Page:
Spontaneous Calcium Transients in iPSC-derived Cardiac Myocytes

Dr. Masayuki Yazawa, a postdoctoral fellow in the Ricardo Dolmetsch lab, took advantage of the environmental control system and fast line scanning capability of the LSM510 Meta confocal to image these spontaneous calcium transients with Fluo4 AM. These data are from human cardiomyocytes generated from induced pluripotent stem cells (iPSC), derived from normal human dermal fibroblasts.

Dr. Yazawa's calcium imaging data from iPSC-derived cardiac myocytes was part of a recent Nature publication, Using induced pluripotent stem cells to investigate cardiac phenotypes in Timothy syndrome. The work was also featured in a Stanford Report news article.

spontaneous calcium transients in iPSC-derived human cardiac myocytes: image data from Dr. Masayuki Yazawa
Image data collected on NMS's LSM510 Meta confocal by Dr. Masayuki Yazawa.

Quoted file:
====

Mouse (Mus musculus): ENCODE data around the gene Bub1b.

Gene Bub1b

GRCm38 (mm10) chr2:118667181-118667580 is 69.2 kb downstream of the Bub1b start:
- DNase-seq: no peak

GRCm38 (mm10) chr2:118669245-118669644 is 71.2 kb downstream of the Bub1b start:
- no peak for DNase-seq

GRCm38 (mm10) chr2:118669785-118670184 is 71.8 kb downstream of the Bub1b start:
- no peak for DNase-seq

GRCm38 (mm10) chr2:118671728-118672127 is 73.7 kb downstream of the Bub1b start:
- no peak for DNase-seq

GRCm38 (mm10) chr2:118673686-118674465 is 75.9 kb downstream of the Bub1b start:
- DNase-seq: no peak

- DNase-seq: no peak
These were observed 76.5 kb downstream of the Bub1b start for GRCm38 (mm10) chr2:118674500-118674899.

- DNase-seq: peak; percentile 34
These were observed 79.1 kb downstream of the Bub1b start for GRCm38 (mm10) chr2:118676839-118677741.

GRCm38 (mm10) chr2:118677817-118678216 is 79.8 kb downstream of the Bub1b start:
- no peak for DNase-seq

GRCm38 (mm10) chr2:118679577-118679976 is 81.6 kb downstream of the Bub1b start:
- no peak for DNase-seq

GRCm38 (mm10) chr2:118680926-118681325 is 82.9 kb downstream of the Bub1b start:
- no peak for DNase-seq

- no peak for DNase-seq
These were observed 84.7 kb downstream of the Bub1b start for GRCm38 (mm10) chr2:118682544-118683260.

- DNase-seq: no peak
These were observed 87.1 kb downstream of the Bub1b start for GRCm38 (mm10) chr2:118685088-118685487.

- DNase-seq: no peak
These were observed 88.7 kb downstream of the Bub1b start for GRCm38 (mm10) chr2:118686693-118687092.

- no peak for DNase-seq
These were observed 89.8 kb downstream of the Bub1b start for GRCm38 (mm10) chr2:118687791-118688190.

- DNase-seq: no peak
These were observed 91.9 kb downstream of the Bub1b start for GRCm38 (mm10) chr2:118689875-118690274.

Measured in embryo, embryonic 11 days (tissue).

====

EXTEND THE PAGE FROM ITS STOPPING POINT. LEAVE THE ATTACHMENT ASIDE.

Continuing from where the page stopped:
Panel A shows a single cultured cardiac myoctye, loaded with Fluo4 AM. The overlay in red shows the single line that was scanned to monitor changes in calcium levels over time. A single line scan trace (blue) is also shown in the overlay. The length of the scan line is 70 μm. Panel B shows a series of 3700 sequential line scans with time increasing to the right. Panel C shows the transient influxes of calcium as the cultured myocyte spontaneously beats. Each point plotted is the average background-subtracted Fluo4 fluorescence intensity of a single line scan.

As we do for every customer, NMS provided one-on-one training on the scope, and follow-up assistance when needed as the experiments proceeded. Dr. Yazawa writes, "I am now analyzing the data of the calcium imaging from the confocal microscope using Fiji, and I believe that I don't need any more experiments to prepare figures to submit a paper. Thank you so much for your kind help with my experiments. Without your help, my project would have been delayed."